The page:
Ryan Farquhar says ‘Mullingar Missile’ Derek McGee did not ‘get the credit he deserved’ this season.
McGee clinched a hat-trick of championship titles in the Superbike, Supersport and Supertwins classes as he dominated at the smaller road race meetings.
The quiet County Westmeath man also finished as a narrow runner-up in the Irish Moto3/125GP Championship, missing out on a title quadruple by only three points to Ballymoney’s Paul Robinson as the battle went down to the wire at the East Coast Festival at Killalane in September.
However, Farquhar feels McGee’s achievements were overlooked, with some critics questioning the level of opposition he faced at the Irish Nationals after Dublin rider and road racing frontrunner Derek Sheils was absent for many of the domestic meetings.
Sheils decided to take a sabbatical from the sport following the death of William Dunlop in a crash at the Skerries 100 in July, leaving relative rookie Davey Todd and Irish regular Michael Sweeney to carry the fight to McGee.
The grids may have been missing some key names compared to recent seasons, but KMR Kawasaki team boss Farquhar said McGee’s lap times and his performance at the Isle of Man TT in particular, have underlined the level he was riding at this year.
McGee clinched a dream runner-up finish for Farquhar’s team in the Lightweight race at the TT and was only undone on the final lap by Michael Dunlop, who sealed the win on the Paton to wrap up a treble around the Mountain Course.
Farquhar told the News Letter: “At the TT this year, it was Michael’s experience that won him the race. Derek was only in his second year really and I don’t think he gets the credit he deserves.
“He has had a fantastic season and people have said he hasn’t had to beat anyone at the Nationals, but you only have to look at his lap times to see how fast he has been going.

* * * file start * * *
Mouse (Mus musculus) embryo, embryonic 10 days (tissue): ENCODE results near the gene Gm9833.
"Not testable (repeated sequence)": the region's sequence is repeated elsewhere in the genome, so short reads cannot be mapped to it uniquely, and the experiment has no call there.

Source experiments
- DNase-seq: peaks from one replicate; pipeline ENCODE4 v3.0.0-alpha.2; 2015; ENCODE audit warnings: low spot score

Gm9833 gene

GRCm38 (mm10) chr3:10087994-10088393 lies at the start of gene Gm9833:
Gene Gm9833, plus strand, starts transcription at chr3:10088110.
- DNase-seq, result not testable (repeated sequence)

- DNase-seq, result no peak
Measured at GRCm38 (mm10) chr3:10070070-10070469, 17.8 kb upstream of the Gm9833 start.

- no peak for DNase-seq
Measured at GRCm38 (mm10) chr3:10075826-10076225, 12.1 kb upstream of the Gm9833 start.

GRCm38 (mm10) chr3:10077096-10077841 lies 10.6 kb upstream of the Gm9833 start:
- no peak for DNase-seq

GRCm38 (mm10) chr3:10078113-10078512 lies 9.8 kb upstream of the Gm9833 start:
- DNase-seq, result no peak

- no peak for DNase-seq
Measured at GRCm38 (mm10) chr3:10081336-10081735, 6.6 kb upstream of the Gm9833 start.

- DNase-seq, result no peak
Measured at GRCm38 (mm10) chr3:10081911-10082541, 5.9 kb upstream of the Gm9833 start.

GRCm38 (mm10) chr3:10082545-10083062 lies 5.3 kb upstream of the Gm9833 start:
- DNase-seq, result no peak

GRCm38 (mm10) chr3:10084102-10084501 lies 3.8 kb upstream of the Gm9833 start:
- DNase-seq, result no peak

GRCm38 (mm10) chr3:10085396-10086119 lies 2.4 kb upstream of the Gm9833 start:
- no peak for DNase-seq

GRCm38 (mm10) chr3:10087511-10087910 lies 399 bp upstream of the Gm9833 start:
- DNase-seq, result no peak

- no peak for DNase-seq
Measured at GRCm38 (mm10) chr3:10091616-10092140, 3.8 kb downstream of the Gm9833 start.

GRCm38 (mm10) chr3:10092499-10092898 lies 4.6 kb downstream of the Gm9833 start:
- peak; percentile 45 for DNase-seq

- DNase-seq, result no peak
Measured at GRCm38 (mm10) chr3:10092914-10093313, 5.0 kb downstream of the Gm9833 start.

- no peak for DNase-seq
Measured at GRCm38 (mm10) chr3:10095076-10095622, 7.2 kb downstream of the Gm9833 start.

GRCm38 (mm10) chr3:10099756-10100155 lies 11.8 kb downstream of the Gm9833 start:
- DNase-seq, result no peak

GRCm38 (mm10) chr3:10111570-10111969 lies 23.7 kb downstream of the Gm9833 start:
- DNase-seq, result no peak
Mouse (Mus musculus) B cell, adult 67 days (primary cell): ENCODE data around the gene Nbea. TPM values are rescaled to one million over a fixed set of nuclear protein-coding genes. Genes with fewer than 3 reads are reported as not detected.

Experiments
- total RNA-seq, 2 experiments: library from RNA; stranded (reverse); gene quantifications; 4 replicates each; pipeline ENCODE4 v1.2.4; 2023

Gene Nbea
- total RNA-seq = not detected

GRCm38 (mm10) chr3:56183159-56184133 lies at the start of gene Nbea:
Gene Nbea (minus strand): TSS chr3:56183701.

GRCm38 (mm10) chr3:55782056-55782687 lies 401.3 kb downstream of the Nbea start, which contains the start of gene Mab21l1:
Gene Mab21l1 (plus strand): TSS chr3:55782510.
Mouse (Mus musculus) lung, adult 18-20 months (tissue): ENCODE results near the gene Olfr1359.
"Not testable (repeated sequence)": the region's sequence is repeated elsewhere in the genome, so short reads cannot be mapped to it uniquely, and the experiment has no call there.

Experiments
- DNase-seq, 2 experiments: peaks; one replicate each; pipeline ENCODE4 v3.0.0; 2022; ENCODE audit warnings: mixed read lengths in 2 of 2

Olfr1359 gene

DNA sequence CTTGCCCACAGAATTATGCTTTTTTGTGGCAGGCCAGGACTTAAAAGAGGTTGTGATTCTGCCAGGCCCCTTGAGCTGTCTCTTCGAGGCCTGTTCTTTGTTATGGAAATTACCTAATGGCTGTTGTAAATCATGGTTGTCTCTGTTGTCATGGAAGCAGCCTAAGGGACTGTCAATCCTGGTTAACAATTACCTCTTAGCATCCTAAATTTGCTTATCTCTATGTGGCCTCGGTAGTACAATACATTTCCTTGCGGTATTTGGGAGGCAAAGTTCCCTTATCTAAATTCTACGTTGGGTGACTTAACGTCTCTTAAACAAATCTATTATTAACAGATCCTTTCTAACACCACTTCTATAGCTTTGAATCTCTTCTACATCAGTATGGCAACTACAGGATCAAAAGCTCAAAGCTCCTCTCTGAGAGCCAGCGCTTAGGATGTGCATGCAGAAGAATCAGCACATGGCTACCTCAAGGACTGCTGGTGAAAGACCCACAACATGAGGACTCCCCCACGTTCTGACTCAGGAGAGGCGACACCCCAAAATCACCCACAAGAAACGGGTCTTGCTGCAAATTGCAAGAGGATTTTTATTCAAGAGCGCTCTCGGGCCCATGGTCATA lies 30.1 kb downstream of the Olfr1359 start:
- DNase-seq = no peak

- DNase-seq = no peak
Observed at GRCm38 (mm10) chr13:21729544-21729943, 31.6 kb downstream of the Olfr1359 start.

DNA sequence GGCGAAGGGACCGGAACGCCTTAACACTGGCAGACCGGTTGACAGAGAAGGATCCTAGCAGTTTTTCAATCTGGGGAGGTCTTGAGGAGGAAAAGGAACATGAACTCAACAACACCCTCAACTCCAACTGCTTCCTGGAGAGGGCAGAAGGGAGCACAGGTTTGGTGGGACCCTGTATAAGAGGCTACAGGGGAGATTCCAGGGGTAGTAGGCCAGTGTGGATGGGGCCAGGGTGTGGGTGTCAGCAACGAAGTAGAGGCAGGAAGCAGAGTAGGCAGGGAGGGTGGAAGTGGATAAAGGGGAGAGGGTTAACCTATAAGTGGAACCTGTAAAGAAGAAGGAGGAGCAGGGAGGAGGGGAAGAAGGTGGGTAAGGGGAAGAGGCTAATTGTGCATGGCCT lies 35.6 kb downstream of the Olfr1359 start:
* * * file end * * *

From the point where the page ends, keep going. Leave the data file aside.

“I had it for years myself, with people saying I never beat this rider or that rider. When I was racing at Cookstown at the beginning of a season, I was beating potential TT winners, but then later in the year when you would race at the likes of the Mid Antrim 150 and win four or five races, people would say, ‘sure who did you beat’.
“You can only beat whoever is in front of you and that’s what Derek has done,” he added. “He showed the level he was at when he went to the TT and the Ulster Grand Prix. Unfortunately, through no fault of his own, he got caught up in a crash at Dundrod but he had set pole by two seconds on the Supertwin and nobody got near him.
“There’s a lot more to come from Derek and I would say he’ll be well capable of getting into the top eight next year at the TT on the big bike once he starts to build that experience.”
Some riders have complained that the Italian Paton machine has a greater competitive edge over the 650cc Kawasaki, but Farquhar says he enjoys the challenge of taking on the competition in a class that holds a special place in his heart.
“I enjoy the challenge of going up against the competition, with the likes of the Paton in the class now. The Paton basically has a Kawasaki engine, but the bike is lighter than what we are restricted to with the Kawasaki,” he said.
“I’m not going to whinge about it, but it gives me motivation to try and build the best bikes that we can to meet the challenge.
“Derek is keen to go with us again next year and hopefully with a bit of financial support on board we’ll be fit to run a few bikes again and try and improve on our second places at the North West and TT.”